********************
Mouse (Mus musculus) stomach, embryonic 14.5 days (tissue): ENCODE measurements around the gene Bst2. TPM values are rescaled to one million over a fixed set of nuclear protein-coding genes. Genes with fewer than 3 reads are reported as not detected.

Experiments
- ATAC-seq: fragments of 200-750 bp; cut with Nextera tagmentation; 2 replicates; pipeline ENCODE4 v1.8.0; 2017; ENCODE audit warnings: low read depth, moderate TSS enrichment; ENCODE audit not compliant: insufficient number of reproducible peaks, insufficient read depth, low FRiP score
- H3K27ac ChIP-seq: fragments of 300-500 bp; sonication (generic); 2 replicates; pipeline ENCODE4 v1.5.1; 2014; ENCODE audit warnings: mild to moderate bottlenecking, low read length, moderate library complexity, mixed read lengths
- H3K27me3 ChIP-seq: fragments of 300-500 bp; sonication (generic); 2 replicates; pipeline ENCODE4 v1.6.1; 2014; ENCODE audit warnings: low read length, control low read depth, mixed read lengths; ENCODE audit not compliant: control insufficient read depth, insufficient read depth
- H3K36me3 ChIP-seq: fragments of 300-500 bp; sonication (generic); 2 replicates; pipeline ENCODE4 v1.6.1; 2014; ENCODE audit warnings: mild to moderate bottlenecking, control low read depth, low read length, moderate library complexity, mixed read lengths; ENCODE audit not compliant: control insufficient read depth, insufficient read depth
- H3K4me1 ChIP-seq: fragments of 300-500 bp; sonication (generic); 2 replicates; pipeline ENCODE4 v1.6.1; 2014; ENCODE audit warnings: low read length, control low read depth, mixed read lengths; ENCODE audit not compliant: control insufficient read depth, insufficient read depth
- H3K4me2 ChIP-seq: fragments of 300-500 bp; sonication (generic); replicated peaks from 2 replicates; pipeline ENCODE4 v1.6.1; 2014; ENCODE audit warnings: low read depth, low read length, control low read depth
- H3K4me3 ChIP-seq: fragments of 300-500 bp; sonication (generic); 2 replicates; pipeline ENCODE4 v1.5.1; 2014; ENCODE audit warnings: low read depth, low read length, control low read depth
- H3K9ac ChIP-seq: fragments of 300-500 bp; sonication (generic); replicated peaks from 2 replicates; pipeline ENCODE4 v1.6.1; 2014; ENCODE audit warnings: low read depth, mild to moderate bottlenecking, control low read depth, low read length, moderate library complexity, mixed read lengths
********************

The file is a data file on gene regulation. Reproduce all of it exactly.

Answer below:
Mouse (Mus musculus) stomach, embryonic 14.5 days (tissue): ENCODE measurements around the gene Bst2. TPM values are rescaled to one million over a fixed set of nuclear protein-coding genes. Genes with fewer than 3 reads are reported as not detected.

Experiments
- ATAC-seq: fragments of 200-750 bp; cut with Nextera tagmentation; 2 replicates; pipeline ENCODE4 v1.8.0; 2017; ENCODE audit warnings: low read depth, moderate TSS enrichment; ENCODE audit not compliant: insufficient number of reproducible peaks, insufficient read depth, low FRiP score
- H3K27ac ChIP-seq: fragments of 300-500 bp; sonication (generic); 2 replicates; pipeline ENCODE4 v1.5.1; 2014; ENCODE audit warnings: mild to moderate bottlenecking, low read length, moderate library complexity, mixed read lengths
- H3K27me3 ChIP-seq: fragments of 300-500 bp; sonication (generic); 2 replicates; pipeline ENCODE4 v1.6.1; 2014; ENCODE audit warnings: low read length, control low read depth, mixed read lengths; ENCODE audit not compliant: control insufficient read depth, insufficient read depth
- H3K36me3 ChIP-seq: fragments of 300-500 bp; sonication (generic); 2 replicates; pipeline ENCODE4 v1.6.1; 2014; ENCODE audit warnings: mild to moderate bottlenecking, control low read depth, low read length, moderate library complexity, mixed read lengths; ENCODE audit not compliant: control insufficient read depth, insufficient read depth
- H3K4me1 ChIP-seq: fragments of 300-500 bp; sonication (generic); 2 replicates; pipeline ENCODE4 v1.6.1; 2014; ENCODE audit warnings: low read length, control low read depth, mixed read lengths; ENCODE audit not compliant: control insufficient read depth, insufficient read depth
- H3K4me2 ChIP-seq: fragments of 300-500 bp; sonication (generic); replicated peaks from 2 replicates; pipeline ENCODE4 v1.6.1; 2014; ENCODE audit warnings: low read depth, low read length, control low read depth
- H3K4me3 ChIP-seq: fragments of 300-500 bp; sonication (generic); 2 replicates; pipeline ENCODE4 v1.5.1; 2014; ENCODE audit warnings: low read depth, low read length, control low read depth
- H3K9ac ChIP-seq: fragments of 300-500 bp; sonication (generic); replicated peaks from 2 replicates; pipeline ENCODE4 v1.6.1; 2014; ENCODE audit warnings: low read depth, mild to moderate bottlenecking, control low read depth, low read length, moderate library complexity, mixed read lengths